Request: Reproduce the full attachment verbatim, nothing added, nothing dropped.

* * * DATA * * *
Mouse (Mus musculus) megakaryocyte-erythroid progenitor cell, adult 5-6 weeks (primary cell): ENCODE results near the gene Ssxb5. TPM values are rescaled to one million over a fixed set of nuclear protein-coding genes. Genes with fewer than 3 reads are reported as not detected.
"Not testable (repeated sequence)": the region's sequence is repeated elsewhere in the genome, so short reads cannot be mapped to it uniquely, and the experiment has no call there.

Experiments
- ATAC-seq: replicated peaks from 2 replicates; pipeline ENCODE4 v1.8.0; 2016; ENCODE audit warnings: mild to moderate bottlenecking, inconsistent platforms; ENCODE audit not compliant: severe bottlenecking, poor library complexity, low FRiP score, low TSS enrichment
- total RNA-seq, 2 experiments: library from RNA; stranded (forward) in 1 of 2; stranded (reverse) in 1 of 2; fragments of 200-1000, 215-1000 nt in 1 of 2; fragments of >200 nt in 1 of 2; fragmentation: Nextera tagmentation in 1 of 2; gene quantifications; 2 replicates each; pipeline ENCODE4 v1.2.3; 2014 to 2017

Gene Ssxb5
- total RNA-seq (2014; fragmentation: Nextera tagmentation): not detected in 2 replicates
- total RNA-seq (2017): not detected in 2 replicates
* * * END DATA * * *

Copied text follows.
Mouse (Mus musculus) megakaryocyte-erythroid progenitor cell, adult 5-6 weeks (primary cell): ENCODE results near the gene Ssxb5. TPM values are rescaled to one million over a fixed set of nuclear protein-coding genes. Genes with fewer than 3 reads are reported as not detected.
"Not testable (repeated sequence)": the region's sequence is repeated elsewhere in the genome, so short reads cannot be mapped to it uniquely, and the experiment has no call there.

Experiments
- ATAC-seq: replicated peaks from 2 replicates; pipeline ENCODE4 v1.8.0; 2016; ENCODE audit warnings: mild to moderate bottlenecking, inconsistent platforms; ENCODE audit not compliant: severe bottlenecking, poor library complexity, low FRiP score, low TSS enrichment
- total RNA-seq, 2 experiments: library from RNA; stranded (forward) in 1 of 2; stranded (reverse) in 1 of 2; fragments of 200-1000, 215-1000 nt in 1 of 2; fragments of >200 nt in 1 of 2; fragmentation: Nextera tagmentation in 1 of 2; gene quantifications; 2 replicates each; pipeline ENCODE4 v1.2.3; 2014 to 2017

Gene Ssxb5
- total RNA-seq (2014; fragmentation: Nextera tagmentation): not detected in 2 replicates
- total RNA-seq (2017): not detected in 2 replicates